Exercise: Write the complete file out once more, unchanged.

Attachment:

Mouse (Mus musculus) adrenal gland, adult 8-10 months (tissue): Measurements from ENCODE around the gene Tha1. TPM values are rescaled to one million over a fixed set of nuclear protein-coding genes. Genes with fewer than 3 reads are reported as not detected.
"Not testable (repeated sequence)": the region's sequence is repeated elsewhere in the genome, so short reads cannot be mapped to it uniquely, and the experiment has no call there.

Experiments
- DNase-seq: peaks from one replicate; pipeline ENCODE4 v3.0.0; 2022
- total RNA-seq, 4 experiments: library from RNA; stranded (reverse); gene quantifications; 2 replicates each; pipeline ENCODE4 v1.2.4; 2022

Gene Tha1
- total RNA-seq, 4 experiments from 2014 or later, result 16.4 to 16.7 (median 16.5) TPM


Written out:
Mouse (Mus musculus) adrenal gland, adult 8-10 months (tissue): Measurements from ENCODE around the gene Tha1. TPM values are rescaled to one million over a fixed set of nuclear protein-coding genes. Genes with fewer than 3 reads are reported as not detected.
"Not testable (repeated sequence)": the region's sequence is repeated elsewhere in the genome, so short reads cannot be mapped to it uniquely, and the experiment has no call there.

Experiments
- DNase-seq: peaks from one replicate; pipeline ENCODE4 v3.0.0; 2022
- total RNA-seq, 4 experiments: library from RNA; stranded (reverse); gene quantifications; 2 replicates each; pipeline ENCODE4 v1.2.4; 2022

Gene Tha1
- total RNA-seq, 4 experiments from 2014 or later, result 16.4 to 16.7 (median 16.5) TPM